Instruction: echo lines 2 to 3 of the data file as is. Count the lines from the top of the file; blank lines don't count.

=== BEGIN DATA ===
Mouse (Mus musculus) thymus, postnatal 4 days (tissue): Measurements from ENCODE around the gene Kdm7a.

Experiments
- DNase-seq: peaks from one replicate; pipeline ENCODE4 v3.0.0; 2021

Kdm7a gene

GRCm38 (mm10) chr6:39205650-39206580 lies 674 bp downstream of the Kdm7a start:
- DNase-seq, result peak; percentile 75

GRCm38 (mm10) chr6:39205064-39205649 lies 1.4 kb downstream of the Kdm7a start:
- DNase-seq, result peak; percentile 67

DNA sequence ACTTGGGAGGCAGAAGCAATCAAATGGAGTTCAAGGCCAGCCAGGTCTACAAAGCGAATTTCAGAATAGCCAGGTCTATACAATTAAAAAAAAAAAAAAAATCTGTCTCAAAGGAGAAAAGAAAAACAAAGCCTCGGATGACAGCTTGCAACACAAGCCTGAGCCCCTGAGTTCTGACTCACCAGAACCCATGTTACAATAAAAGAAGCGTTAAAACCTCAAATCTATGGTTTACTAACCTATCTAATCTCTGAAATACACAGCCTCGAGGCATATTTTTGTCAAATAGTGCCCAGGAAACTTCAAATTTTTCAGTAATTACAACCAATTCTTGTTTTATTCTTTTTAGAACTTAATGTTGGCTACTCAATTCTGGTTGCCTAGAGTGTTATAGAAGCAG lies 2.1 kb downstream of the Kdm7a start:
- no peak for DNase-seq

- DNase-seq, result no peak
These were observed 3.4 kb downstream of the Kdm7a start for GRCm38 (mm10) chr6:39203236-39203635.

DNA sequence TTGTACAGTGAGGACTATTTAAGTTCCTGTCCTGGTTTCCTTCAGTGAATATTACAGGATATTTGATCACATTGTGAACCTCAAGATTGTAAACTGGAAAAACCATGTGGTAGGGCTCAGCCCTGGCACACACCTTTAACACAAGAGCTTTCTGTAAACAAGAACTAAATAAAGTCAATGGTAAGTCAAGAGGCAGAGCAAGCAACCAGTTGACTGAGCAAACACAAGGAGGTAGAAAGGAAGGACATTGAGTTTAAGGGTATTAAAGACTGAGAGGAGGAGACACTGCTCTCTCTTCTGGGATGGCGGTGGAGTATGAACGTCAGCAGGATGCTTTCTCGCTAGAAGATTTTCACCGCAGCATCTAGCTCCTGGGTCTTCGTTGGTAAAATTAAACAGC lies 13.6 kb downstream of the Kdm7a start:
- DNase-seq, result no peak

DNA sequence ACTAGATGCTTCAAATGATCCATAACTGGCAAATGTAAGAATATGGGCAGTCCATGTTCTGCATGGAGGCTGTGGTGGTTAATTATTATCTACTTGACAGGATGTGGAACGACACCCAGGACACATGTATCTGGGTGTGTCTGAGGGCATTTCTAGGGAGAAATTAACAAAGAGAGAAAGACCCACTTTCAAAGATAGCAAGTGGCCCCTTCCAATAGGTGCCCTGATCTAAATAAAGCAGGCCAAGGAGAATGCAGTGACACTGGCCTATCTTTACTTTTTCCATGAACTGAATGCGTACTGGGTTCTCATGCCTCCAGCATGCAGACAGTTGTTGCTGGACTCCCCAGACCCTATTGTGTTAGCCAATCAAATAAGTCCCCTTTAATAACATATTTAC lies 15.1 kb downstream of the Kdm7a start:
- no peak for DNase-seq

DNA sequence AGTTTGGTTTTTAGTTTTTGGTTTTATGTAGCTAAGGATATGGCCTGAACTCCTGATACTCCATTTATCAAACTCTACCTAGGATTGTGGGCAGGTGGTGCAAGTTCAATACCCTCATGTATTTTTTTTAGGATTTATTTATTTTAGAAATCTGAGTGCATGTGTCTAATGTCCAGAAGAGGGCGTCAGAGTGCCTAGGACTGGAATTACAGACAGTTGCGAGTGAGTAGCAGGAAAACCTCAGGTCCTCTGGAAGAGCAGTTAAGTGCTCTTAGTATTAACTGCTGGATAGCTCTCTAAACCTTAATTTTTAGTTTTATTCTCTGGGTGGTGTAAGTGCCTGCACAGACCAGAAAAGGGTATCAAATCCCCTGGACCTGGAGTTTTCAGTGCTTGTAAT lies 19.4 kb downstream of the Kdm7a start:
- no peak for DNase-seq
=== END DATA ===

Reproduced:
Experiments
- DNase-seq: peaks from one replicate; pipeline ENCODE4 v3.0.0; 2021